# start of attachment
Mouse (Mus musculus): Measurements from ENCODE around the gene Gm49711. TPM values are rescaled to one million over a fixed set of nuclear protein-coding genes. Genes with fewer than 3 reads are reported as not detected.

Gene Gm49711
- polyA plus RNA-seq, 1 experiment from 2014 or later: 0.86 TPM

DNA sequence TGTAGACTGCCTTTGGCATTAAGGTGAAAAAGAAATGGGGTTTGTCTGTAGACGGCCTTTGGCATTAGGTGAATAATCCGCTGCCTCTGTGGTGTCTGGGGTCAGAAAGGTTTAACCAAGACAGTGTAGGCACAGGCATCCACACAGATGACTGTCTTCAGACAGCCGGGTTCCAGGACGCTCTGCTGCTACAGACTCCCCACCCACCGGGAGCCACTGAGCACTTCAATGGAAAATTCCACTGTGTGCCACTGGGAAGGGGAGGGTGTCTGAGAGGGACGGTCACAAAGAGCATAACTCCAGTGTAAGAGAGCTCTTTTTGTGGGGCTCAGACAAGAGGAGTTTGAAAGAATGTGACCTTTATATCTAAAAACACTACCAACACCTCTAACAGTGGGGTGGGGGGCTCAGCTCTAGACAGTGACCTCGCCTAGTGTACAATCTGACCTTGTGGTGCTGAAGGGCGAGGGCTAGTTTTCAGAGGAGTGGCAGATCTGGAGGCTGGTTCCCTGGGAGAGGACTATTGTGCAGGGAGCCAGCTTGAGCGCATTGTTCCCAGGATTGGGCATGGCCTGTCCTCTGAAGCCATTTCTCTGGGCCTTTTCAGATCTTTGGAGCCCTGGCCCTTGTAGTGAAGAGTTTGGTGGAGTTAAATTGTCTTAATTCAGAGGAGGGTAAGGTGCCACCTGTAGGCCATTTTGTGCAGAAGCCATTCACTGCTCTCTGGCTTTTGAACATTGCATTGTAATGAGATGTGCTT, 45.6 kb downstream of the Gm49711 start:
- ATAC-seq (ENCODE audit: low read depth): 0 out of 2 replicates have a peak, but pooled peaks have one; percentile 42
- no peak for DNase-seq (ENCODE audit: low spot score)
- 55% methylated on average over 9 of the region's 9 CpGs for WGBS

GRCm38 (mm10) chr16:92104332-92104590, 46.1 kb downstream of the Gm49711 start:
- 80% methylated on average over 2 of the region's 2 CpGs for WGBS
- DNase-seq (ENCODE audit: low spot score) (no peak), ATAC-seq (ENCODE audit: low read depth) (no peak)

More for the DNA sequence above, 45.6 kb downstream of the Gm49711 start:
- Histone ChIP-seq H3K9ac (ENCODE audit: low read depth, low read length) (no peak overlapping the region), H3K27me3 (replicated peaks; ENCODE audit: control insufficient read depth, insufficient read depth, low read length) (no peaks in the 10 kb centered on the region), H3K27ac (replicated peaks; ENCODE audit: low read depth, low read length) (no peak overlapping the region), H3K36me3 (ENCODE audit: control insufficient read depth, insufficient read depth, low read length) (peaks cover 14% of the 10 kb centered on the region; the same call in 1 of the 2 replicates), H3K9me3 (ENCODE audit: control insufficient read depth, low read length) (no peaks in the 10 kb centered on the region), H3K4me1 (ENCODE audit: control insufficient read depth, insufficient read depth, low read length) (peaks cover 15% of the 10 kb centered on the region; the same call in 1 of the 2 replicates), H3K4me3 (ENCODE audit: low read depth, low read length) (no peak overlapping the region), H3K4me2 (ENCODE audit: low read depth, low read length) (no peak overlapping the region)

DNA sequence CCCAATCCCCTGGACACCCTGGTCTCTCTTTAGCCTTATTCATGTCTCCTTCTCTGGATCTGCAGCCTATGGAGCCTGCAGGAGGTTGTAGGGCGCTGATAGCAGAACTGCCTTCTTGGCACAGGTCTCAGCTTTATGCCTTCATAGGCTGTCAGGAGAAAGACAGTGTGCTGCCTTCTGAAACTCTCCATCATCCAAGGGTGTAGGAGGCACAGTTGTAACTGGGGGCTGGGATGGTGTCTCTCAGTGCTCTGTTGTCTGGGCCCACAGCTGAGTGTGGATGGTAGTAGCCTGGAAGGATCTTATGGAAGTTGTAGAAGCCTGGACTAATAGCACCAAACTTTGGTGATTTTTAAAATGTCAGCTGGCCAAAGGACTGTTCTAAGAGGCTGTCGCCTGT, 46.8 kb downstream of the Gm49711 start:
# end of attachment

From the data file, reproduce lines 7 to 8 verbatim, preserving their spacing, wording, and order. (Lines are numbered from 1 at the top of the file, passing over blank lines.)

- 55% methylated on average over 9 of the region's 9 CpGs for WGBS

GRCm38 (mm10) chr16:92104332-92104590, 46.1 kb downstream of the Gm49711 start: